“Hashkiveinu” “on one foot”:
“Hashkiveinu” is a prayer in the evening service asking G-d for protection at night. For more on the prayer, see: https://www.myjewishlearning.com/article/hashkiveinu-seeking-comfort-and-protection-through-the-night/
The Text of the Prayer
הַַשְׁכִּיבֵנוּ יְיָ אֱלֹהֵינוּ לְשָׁלוֹם, וְהַעֲמִידֵנוּ מַלְכֵּנוּ (שׁוֹמְרֵנוּ) לְחַיִּים וּפְרוֹשׂ עָלֵינוּ סֻכַּת שְׁלוֹמֶךָ, וְתַקְּנֵנוּ בְּעֵצָה טוֹבָה מִלְּפָנֶיךָ, וְהוֹשִׁיעֵנוּ לְמַעַן שְׁמֶךָ, וְהָגֵן בַּעַדֵנוּ, וְהָסֵר מֵעָלֵינוּ אוֹיֵב, דֶבֶר, וְחֶרֶב, וְרָעָב וְיָגוֹן, וְהָסֵר שָׂטָן מִלְפָנֵינוּ וּמֵאַחֲרֵנוּ, וּבְצֵל כְּנָפֶיךָ תַּסְתִּירֵנוּ. כִּי אֵל מַלְכֵּנוּ (שׁוֹמְרֵנוּ) וּמַצִּילֵנוּ אָתָּה, כִּי אֵל מֶלֶךְ חַנּוּן וְרַחוּם אָתָּה, וּשְׁמוֹר צֵאתֵנוּ וּבוֹאֵנוּ, לְחַיִּים וּלְשָׁלוֹם, מֵעַתָּה וְעַד עוֹלָם.
בָּרוּךְ אַתָּה יְיָ, שׁוֹמֵר עַמּוֹ יִשְׂרָאֵל לָעַד
וּפְרֹשׂ עָלֵינוּ סֻכַּת שְׁלוֹמֶךָ. בָּרוּךְ אַתָּה יְיָ, הַפּוֹרֵשׂ סֻכַּת שָׁלוֹם עָלֵינוּ וְעַל כָּל עַמּוֹ יִשְׂרָאֵל וְעַל יְִרוּשָׂלָיִם.
Cause us to lie down to peace, Adonai our God, and raise us up to life, our Sovereign (protector), and spread over us the shelter of your peace, and direct us with good advice before You, and save us for the sake of your name, and look out for us, and keep enemies, plagues, swords, famines, and troubles from our midst, and remove Satan from in front of us and from behind us, and cradle us in the shadow of your wings, for You are God who guards us and saves us, for You are God. Our gracious and merciful sovereign (protector). Guard our departure and our arrival, to/for life and to/for peace, from now and ever more.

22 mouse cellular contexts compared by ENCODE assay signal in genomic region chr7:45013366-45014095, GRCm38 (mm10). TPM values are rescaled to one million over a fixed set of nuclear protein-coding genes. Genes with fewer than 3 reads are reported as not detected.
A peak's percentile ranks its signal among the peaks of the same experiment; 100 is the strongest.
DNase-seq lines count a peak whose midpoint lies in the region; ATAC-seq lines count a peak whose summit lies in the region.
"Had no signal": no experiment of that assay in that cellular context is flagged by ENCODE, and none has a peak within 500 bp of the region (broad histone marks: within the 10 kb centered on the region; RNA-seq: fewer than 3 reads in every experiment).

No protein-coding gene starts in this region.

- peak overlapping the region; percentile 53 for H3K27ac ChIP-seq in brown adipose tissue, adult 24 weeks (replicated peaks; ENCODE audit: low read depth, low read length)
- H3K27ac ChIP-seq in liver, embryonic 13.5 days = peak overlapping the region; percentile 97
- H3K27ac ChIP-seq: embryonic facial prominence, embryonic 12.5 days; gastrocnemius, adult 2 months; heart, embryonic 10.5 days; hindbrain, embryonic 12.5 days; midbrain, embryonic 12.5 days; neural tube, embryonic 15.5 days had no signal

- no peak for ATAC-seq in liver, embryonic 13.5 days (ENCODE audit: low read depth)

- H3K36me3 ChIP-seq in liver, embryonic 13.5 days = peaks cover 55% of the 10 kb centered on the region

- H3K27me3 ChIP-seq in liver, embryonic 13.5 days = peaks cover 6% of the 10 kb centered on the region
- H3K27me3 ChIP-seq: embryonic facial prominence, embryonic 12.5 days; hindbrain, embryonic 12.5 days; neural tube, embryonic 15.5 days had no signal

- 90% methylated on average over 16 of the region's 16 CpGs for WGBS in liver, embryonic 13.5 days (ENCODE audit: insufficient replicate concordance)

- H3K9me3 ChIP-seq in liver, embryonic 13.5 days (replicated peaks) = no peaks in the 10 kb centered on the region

Blessed are You, Adonai, who guards G-d’s People Israel forever.
And spread over us the shelter of your peace. Blessed are You, Adonai, who spreads a shelter of peace over us, over all of G-d’s people Israel, and over Jerusalem.
Context: This prayer is found in the evening service (Ma’ariv) on both weekdays and Shabbat/Festivals. It does not have an equivalent in the morning service because there are parts of nighttime that are extra scary.
What parts of this prayer resonate with you?
Where does Hashkiveinu Belong?
Context: This comes from the Mishnah, from Tractate Brachot, which is about blessings and prayers.
Why would it be helpful to delineate the order of the prayers?
Context: This is from the Babylonian Talmud, Tractate Brachot, commenting on the very first mishnah in the Talmud. That mishnah discusses when one can say that evening Shema. In order to make sure that people don’t forget to say the evening Shema, Rabbi Yochanan says that if somebody says the evening Shema during their evening prayers, and then says the “blessing of redemption” (Mi Chamocha), and then says the Amidah, they get a spot in the World-to-Come. In our source, Mar son of Ravina points out that Hashkiveinu seems to be getting the way of this plan.
What would be the connection between Hashkiveinu and redemption?
Context: This is from Maimonides’ Mishneh Torah, in this case the section on Prayer, where he summarizes all of the rules in the Talmud without any of the discussion. It should look familiar from what we’ve seen already.
Context: The Beit Yosef was written by Rabbi Joseph Caro in the 1500s (written between 1522 and 1542). It is his attempt to summarize and recategorize all rabbinic writings in the preceding 1300 years (starting with the Mishnah). It was a long and detailed text, and later he wrote the Cliffnotes version which he called the Shulchan Aruch. Orach Chayim is the section (of both of them) about prayers and holidays. In this part, Rabbi Caro is trying to explain why “Hashkiveinu” counts as part of the “Redemption” prayer.